House appropriators on Monday unveiled a spending bill that increases funding for embassy security by $2 billion in the wake of last year’s attack on the U.S. Consulate in Benghazi, Libya.
An independent State Department review of the attack called for a “more serious and sustained commitment from Congress” to address security deficiencies at high-risk posts around the world. Ambassador Christopher Stevens and three other Americans died in the attack.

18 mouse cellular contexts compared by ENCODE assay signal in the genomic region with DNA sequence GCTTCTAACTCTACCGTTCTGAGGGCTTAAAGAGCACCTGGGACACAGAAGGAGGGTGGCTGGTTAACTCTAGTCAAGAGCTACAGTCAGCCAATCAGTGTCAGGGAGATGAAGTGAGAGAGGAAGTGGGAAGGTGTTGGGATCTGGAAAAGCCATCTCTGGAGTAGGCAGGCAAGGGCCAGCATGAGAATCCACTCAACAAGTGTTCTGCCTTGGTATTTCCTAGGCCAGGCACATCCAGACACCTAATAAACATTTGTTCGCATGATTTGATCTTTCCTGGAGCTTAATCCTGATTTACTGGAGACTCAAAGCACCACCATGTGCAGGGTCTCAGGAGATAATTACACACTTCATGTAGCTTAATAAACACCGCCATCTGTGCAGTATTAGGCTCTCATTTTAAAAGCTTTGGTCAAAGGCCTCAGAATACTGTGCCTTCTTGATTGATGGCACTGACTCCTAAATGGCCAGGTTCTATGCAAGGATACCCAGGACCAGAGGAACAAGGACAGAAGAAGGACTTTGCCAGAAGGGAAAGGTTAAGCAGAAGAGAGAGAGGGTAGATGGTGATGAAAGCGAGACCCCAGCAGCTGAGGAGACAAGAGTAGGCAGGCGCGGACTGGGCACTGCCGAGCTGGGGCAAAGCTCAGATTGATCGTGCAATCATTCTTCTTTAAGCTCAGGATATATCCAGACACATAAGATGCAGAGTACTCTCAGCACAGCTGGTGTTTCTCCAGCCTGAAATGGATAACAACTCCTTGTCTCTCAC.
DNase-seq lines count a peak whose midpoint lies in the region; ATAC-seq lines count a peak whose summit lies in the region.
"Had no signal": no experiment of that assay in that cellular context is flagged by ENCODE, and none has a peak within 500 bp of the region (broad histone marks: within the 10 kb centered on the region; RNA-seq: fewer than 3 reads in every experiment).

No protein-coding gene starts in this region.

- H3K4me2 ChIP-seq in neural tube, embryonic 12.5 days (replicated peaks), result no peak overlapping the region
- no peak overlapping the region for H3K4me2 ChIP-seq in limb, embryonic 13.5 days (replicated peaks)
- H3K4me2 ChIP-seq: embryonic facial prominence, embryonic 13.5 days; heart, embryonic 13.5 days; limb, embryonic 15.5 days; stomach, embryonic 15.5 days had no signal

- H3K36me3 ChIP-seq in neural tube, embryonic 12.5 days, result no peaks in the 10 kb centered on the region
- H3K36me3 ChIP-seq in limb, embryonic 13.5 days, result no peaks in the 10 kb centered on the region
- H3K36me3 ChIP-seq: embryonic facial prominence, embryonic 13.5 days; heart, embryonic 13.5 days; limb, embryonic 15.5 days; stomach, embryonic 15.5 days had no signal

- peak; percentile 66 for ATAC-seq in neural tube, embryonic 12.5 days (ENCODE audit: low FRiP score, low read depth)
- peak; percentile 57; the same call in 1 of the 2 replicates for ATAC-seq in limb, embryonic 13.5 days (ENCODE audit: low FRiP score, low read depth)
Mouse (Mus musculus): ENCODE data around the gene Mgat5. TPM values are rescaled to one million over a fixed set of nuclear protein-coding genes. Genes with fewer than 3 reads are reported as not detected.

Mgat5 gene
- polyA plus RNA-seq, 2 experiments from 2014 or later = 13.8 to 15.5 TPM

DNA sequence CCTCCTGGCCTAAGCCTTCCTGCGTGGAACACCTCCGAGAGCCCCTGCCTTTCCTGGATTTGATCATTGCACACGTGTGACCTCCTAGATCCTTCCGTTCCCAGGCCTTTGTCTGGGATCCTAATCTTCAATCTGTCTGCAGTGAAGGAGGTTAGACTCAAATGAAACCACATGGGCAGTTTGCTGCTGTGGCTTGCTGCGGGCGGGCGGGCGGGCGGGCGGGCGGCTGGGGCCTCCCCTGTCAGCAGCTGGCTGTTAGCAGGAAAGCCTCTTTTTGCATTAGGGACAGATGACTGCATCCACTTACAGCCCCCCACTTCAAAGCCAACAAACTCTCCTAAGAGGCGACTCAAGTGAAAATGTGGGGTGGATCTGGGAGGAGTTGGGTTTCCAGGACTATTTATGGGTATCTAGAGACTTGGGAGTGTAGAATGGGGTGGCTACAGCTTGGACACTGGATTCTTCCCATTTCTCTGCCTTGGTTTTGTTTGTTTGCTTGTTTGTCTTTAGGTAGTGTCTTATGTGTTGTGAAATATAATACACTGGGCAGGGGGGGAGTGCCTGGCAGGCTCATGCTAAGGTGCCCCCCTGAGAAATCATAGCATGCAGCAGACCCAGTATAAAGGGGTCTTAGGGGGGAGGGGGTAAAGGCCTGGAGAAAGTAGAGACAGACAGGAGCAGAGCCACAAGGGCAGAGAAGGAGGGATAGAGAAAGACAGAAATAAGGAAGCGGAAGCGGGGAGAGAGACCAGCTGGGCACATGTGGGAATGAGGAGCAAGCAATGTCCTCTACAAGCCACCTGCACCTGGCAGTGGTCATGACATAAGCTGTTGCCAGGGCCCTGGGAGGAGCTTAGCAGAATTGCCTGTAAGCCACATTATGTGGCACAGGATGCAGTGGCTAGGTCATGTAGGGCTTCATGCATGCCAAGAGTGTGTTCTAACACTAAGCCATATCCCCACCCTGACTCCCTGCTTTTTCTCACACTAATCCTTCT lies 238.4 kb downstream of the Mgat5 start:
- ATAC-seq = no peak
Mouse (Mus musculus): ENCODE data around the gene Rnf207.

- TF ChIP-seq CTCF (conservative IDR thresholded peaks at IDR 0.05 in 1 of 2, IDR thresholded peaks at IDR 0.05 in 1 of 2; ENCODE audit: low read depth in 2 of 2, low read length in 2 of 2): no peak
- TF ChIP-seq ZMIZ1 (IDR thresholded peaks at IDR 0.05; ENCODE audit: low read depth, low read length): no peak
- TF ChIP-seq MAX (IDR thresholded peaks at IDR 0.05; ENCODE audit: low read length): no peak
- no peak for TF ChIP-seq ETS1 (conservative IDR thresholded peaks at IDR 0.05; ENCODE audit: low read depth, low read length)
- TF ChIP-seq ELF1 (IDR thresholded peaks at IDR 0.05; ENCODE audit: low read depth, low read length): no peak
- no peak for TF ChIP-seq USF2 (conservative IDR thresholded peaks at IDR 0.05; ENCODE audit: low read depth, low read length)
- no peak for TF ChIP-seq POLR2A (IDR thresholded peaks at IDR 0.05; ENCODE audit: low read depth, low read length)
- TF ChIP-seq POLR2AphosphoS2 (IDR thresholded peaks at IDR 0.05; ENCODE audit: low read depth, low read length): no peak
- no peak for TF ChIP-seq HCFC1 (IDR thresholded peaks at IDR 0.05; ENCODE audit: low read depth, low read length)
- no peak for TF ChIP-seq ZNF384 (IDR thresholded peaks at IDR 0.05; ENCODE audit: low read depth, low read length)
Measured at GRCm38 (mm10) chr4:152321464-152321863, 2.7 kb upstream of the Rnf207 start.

The State Department and foreign operations provision “supports the full fiscal year 2013 request and increased security needs identified after the Benghazi attack,” according to a statement from the House Appropriations Committee.
It also requires the administration to tell Congress what its security needs are and what the new additional money would fund. The bill is expected to clear the House this week; the Senate could take up its own spending bill later this week or next.